Enterprise-wide harmonization is a desirable and ideal target state that
fully supports pretty much everything SOA and service-orientation stand for.
For those that have achieved such a state, bless your standardized hearts.
You have accomplished something that has eluded many others. However, not
attaining this state does not mean you cannot successfully adopt SOA.
In some circles it has become common to view an SOA initiative as an
all-or-nothing proposition that demands an uncompromising commitment to an
enterprise-wide transformation effort. For those that subscribe to this view,
it can inspire visions of architects choking at the thought of having to
comply to global data models, IT managers losing sleep over having to give up
authority over their departments, and rebellious developers being rounded up
by the standards police (equipped with industry-standard rio... (more)
Many are comparing notes on two well-publicized paths to achieving SOA. The
bottom-up approach is currently the most common variety, where Web services
are created on an "as need" basis to fulfill mostly integration-related
requirements. These services are typically application specific and simply
re-create traditional integration channels over the open Web services
The top-down approach, on the other hand, is one of analysis, deep thought,
and patience. Service-orientation is infused into the business process layer
so that services can be modeled in ali... (more)
With the unwavering prominence of service-oriented architecture (SOA) there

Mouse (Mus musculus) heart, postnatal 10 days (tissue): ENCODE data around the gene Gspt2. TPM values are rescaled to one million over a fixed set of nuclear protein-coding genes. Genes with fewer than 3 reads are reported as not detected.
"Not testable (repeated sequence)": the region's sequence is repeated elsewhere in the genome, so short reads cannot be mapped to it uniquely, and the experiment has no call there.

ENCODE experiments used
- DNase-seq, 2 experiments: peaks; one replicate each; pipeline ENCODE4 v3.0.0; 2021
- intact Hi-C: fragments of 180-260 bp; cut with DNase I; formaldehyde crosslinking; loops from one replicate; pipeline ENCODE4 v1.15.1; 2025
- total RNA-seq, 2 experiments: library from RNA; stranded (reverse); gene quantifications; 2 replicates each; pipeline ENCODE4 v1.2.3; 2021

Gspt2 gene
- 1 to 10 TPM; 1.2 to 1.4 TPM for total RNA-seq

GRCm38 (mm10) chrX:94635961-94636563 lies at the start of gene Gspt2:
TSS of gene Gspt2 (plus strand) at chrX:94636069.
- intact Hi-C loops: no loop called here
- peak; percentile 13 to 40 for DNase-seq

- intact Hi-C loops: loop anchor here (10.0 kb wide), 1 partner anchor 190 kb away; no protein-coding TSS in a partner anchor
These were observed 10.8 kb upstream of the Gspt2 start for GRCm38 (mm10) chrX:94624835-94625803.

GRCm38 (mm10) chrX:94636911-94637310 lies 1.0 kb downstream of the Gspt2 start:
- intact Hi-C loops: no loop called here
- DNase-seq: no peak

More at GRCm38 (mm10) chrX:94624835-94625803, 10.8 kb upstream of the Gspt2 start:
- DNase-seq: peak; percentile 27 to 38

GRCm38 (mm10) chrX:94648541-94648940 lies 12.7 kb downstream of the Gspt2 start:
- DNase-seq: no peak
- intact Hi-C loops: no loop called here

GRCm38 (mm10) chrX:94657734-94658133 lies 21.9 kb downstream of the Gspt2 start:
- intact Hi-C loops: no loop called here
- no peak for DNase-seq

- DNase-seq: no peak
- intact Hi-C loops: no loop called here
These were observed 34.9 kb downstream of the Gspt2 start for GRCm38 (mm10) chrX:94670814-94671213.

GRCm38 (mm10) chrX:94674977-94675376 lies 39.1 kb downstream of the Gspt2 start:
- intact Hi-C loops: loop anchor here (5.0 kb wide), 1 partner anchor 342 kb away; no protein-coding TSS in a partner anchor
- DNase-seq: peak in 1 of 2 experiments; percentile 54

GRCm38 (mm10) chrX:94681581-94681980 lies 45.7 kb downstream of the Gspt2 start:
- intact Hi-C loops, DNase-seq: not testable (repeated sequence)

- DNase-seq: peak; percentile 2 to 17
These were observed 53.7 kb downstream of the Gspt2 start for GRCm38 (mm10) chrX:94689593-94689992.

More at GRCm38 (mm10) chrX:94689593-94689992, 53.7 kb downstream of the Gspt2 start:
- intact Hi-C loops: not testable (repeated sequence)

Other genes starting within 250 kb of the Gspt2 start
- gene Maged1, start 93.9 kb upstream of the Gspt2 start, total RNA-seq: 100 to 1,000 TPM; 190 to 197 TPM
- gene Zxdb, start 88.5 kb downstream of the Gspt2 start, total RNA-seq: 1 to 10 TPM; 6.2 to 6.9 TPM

is an increasing interest in understanding what exactly it means for
something to be considered "service-oriented." Thomas Erl recently completed
a lengthy research project for SOA Systems Inc. into the origins of SOA and
the current state of service-orientation among all primary SOA technology
platforms. This body of work contributed to the mainstream SOA methodology
developed by SOA Systems and was also documented in Thomas's new book,
Service-Oriented Architecture: Concepts, Technology, and Design. We ... (more)
One of the fundamental goals when designing service-oriented solutions is to
attain a reduced degree of coupling between services, thereby increasing the
freedom and flexibility with which services can be individually evolved.
Achieving the right level of coupling "looseness" is most often considered a
design issue that revolves around the service contract and the consumer
programs that form dependencies upon it.
However, for the service architect there are opportunities to establish
intermediate layers of abstraction within the service implementation that
further foster reduced... (more)
Should a service only be considered a service if it's reusable? The answer to
this question, as asserted by this pattern, is a firm "no." While agnostic
services (services providing multi-purpose logic with reuse potential, as per
the Agnostic Context pattern), receive the most attention during service
modeling and design phases, it can often be short-sighted to focus only on
agnostic service logic.
Non-agnostic logic represents any type of functionality that is unique to a
given business process or task. In other words, non-agnostic logic is
single-purpose in nature and therefo... (more)